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London’s iconic black cabs to go green

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May 22, 2008

A London black cab

A London black cab

May 23, 2008 While improvements in engine technology have led to a marked improvement in fuel efficiency and carbon emissions in vehicles running on internal combustion engines in recent years, even greater cuts in emissions need to be made to tackle the global environmental problems associated with them. We’ve seen commercial airlines turning to biofuels, trucks running on liquefied natural gas and buses using ethanol engines. One of the most promising solutions for the humble car of the future could is hydrogen fuel cell systems, with a number of car manufacturers investing heavily in development.

The only local emissions from hydrogen fuel cell systems come in the form of water vapor. With the aim of accelerating the introduction of this environmentally friendly technology to commercial fleets, a collaboration led by hydrogen fuel cell developer, Intelligent Energy, and including Lotus Engineering Ltd, LTI (London Taxis International) Ltd and TRW Conekt, will see a fleet of classic London cabs fitted out with zero emissions hydrogen fuel cell power systems in time for the Olympics in 2012. The program is part of the UK government's Technology Strategy Board recent allocation of funding of £23 million for 16 innovative low carbon vehicle development programs.

The taxis will be powered by fuel cells and batteries configured into an electric hybrid, so the vehicles will be able to operate for a full day without refueling. They will be capable of achieving speeds of up to 75 mph, with the fuel cell powertrain providing better acceleration than standard taxis and the fuel cells system will be able to function at temperatures as low as -20°C, and will fit in the space allotted to the engine in the current LTI TX4 taxi design. One of the big hurdles facing the introduction of hydrogen fuel cell vehicles has been the lack of infrastructure for refueling such vehicles and to overcome this the taxis will top up their hydrogen tanks at central depots with the refueling process taking only a few minutes.

Intelligent Energy are hoping the use of London’s iconic black cabs will provide evidence of the commercial viability of hydrogen fuel cell technology and aim to introduce other commercial fleets of zero emission fuel cell hybrid taxis in other cities by 2014. Their technical teams have already successfully integrated fuel cell power systems into motorbikes, delivery vehicles and even aircraft, recently providing the power system for the world's first manned fuel cell powered flight.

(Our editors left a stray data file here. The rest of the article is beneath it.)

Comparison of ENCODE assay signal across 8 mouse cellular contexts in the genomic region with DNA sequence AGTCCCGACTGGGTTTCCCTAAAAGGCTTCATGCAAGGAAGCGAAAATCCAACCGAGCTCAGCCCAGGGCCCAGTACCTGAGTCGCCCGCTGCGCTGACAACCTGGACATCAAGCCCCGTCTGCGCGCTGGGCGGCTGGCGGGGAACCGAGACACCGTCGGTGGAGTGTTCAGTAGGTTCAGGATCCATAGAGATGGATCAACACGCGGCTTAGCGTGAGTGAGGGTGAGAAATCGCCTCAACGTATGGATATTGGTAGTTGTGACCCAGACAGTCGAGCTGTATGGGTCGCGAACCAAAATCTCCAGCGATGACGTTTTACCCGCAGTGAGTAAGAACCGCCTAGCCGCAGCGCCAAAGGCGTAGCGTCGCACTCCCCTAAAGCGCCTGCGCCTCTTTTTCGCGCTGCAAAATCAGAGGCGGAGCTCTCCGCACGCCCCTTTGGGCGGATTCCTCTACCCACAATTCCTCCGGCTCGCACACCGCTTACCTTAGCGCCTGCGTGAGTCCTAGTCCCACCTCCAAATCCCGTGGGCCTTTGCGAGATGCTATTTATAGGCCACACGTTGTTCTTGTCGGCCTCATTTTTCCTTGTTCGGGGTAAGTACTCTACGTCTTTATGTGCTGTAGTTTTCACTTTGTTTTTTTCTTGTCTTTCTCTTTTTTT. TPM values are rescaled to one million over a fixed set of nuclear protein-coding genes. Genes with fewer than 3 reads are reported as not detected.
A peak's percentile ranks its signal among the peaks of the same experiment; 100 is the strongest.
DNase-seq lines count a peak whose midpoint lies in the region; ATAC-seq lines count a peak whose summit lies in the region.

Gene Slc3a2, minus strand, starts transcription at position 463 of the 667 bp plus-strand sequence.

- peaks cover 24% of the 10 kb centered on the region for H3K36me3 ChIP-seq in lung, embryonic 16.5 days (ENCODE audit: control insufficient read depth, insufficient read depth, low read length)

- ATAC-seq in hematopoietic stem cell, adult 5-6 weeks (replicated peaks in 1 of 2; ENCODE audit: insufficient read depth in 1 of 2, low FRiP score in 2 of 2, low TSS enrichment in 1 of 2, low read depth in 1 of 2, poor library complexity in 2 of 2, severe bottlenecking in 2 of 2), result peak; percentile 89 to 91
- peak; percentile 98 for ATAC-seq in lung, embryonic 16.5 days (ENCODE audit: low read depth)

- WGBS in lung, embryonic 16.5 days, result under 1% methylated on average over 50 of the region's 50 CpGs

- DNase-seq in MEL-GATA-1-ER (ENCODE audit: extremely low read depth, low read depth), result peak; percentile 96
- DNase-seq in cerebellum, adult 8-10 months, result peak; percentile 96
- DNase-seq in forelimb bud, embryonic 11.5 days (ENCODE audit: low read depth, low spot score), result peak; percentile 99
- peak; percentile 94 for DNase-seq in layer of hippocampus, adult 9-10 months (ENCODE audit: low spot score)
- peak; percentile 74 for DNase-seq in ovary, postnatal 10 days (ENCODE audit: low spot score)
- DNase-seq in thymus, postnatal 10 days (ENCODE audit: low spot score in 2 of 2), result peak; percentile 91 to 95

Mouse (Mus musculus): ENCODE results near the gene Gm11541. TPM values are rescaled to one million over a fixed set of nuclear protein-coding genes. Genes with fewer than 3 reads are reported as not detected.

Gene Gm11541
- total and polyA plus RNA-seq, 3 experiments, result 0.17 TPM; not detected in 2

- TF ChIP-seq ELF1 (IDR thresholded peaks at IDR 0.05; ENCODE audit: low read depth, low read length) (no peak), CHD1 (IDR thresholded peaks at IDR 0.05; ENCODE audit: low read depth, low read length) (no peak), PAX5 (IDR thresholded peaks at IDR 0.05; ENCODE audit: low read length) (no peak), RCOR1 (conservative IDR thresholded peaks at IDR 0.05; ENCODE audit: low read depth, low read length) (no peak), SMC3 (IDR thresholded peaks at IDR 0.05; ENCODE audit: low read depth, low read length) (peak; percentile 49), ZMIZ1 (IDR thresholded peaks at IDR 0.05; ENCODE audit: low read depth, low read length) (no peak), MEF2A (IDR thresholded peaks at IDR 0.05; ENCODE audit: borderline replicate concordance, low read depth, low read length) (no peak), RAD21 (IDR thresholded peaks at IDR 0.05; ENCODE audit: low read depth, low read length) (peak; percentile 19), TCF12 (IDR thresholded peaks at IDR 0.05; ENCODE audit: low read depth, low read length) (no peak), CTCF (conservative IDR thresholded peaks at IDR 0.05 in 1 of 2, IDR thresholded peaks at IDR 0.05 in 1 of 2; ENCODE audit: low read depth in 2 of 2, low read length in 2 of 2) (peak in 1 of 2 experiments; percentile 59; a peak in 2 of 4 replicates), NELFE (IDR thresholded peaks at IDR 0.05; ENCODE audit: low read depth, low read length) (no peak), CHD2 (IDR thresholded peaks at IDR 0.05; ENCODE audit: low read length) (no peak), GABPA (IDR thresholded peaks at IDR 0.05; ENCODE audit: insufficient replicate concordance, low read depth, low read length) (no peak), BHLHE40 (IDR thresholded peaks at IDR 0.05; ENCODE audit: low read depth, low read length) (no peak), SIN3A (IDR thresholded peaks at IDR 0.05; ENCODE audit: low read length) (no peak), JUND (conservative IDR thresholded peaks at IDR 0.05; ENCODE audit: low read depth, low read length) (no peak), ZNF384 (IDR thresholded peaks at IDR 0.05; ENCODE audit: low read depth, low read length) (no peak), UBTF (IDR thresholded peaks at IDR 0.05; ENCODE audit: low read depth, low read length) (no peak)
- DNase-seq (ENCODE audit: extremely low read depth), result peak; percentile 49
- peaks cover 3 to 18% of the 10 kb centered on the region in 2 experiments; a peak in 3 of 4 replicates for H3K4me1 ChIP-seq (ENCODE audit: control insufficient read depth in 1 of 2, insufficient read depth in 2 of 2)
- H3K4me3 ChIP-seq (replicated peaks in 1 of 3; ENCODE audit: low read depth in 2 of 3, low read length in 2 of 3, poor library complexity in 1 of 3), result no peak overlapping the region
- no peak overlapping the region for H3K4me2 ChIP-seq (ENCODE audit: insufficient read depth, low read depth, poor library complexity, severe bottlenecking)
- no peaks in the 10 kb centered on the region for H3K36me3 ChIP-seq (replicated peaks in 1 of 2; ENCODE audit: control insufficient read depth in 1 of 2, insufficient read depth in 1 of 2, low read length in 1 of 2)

The partners will bring their respective expertise to the project. Intelligent Energy will test and optimize the fuel cell system with the aim of developing a durable and dependable fuel cell engine providing power output of >25kW, that will be capable of providing reliable power to a fleet of 50-100 vehicles for 2012. Lotus Engineering will work to package the components of the fuel cell drive system and to build control systems that optimize the performance of the fuel cells and electrical drive systems as well as testing a range of vehicle operating systems, such as refueling, hot and cold start performance and durability testing on a simulated London taxi duty cycle. TRW Conekt will lead the safety analysis program, including braking and steering systems and will also be involved in other activities such as testing vehicle controls, electrics and electronics, while LTI will provide donor vehicles and assist with structural modifications to the chassis of the taxis.

For further info visit Intelligent Energy.

About the Author
Darren Quick Darren's love of technology started in primary school with a Nintendo Game & Watch Donkey Kong (still functioning) and a Commodore VIC 20 computer (not still functioning). In high school he upgraded to a 286 PC, and he's been following Moore's law ever since. This love of technology continued through a number of university courses and crappy jobs until 2008, when his interests found a home at Gizmag.   All articles by Darren Quick
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